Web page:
Leith Hill, the highest point in south-east England, is based on a 70 million-year-old sandstone bedrock, one formed by a cementing amalgam of sand and the silica from seashells. It was on the summit of Leith Hill in 851AD, that Ethelwulf (father of Alfred the Great) defeated the Danes who were heading for Winchester, having sacked Canterbury and London.
Leith Hill Rhododendron Wood was created in the late 1800s by Caroline Wedgwood (of the famous pottery family) and eldest sister of Charles Darwin. She planted two large fields with rhododendrons and azaleas, some from Asia, as a formal park and garden close to the entrance to her property, Leith Hill Place . In 1944 the wood was bequeathed to the National Trust by Ralph Vaughan Williams, composer and grandson of Caroline Wedgwood. The wood suffered in the storm of 1987 when many of the trees in the wood were felled, but in recent years restoration work has brought the wood back to its formal glory. The best time of year to see the wood is in mid-May to June, and separate directions to it are given in these Directions.
In 1765, Richard Hull built Leith Hill Tower with the intention, it is said, of raising the hill above 1,000 feet. He is buried underneath it. The Tower is open for people to climb up its 74 spiral stairs in summer from 09.00 hrs to 17.00 hrs and from 10.00 hrs to 15.00 hrs in winter. Admission (2020) is free to NT members and £3 for non-members. The Tower incorporates a kiosk which serves tea and coffee, soft drinks, cakes and sandwiches for those who like elevenses on their walk. Just down from the Tower is an Information Shelter which has a number of maps and pamphlets on places of interest and walks in the area.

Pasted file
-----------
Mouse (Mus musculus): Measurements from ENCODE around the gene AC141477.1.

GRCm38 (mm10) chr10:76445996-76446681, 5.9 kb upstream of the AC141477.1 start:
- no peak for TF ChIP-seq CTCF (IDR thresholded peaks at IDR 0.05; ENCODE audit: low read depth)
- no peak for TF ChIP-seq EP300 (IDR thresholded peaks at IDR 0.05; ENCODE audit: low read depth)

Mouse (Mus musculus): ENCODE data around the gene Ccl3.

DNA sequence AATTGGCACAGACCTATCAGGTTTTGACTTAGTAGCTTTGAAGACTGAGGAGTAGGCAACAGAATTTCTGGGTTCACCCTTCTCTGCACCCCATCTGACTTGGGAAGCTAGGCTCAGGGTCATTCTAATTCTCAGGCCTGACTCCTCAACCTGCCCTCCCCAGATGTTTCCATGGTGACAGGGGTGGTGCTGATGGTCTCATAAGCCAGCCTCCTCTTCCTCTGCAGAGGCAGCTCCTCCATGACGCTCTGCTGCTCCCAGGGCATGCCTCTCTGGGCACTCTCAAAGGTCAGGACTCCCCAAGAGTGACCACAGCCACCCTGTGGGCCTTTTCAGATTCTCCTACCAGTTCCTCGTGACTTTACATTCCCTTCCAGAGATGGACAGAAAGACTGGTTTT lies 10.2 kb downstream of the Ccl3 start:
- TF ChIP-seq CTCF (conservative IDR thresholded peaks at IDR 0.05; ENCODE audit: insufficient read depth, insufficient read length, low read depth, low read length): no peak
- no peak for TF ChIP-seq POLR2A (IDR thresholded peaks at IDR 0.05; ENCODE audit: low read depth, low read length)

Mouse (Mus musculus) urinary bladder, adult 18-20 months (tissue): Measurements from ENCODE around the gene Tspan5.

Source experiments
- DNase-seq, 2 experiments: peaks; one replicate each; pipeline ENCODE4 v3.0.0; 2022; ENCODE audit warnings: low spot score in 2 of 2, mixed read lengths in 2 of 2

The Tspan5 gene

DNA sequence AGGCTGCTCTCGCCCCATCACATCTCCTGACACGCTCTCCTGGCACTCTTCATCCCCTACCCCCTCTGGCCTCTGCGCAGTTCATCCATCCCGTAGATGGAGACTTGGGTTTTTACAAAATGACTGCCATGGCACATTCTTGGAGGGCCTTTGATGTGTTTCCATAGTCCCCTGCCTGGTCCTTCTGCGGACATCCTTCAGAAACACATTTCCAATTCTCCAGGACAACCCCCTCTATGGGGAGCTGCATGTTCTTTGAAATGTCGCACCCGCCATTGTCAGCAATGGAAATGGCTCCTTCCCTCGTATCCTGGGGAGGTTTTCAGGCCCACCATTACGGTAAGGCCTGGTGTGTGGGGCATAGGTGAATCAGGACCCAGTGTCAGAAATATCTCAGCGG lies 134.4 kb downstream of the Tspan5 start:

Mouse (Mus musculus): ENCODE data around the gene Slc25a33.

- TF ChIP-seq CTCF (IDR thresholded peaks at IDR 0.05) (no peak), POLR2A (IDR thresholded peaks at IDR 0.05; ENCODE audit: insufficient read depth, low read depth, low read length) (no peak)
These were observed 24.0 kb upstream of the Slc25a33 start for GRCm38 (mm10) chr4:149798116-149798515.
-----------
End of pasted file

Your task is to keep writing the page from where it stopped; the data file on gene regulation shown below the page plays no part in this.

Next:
The Stephan Langton Inn in Friday Street takes its name from the Archbishop of Canterbury who was born in 1150 and is said to have spent his childhood in this hamlet. Archbishop Langton was a subscribing witness to the Magna Carta, supporting the barons against King John and refusing to publish their excommunication by the pope.
The Church of St John the Evangelist, near Wotton (open Sunday only) is of Saxon origin. It contains the tomb of John Evelyn, the essayist (author of, among other works, Fumifugium, or the Inconvenience of the Air and Smoke of London Dissipated) who was born at Wotton House in 1620. His diaries were discovered in an old clothes basket there in 1817.
The monument to Samuel Wilberforce in Abinger Roughs marks the spot where this Victorian bishop fell from his horse and died in 1873. Known as ‘Soapy Sam’, he vigorously opposed Darwin’s new theory of evolution, most notably in a famous debate with Thomas Huxley in 1860. Hearing of his death, Huxley is said to have waspishly remarked that ‘Wilberforce’s brains had at last come into contact with reality, and the result had been fatal’.
Abinger Hammer village is named after the Hammer Pond, which enabled the working of the iron industry furnaces here from Tudor times. The commemorative iron master's clock (seen on this walk) has Jack the Smith striking the hours. John Evelyn inveighed against the widespread felling of trees as fuel for iron works. In Sylva, first published in 1664, he suggested exploiting the developing world instead: ' 'Twere better to purchase all our iron out of America, than thus to exhaust our woods at home.'
Gomshall Mill is mentioned in the Domesday Book, but the present mill dates from the seventeenth century. The Tilling Bourne stream (which springs out of the north slope of Leigh Hill) passes directly under the mill.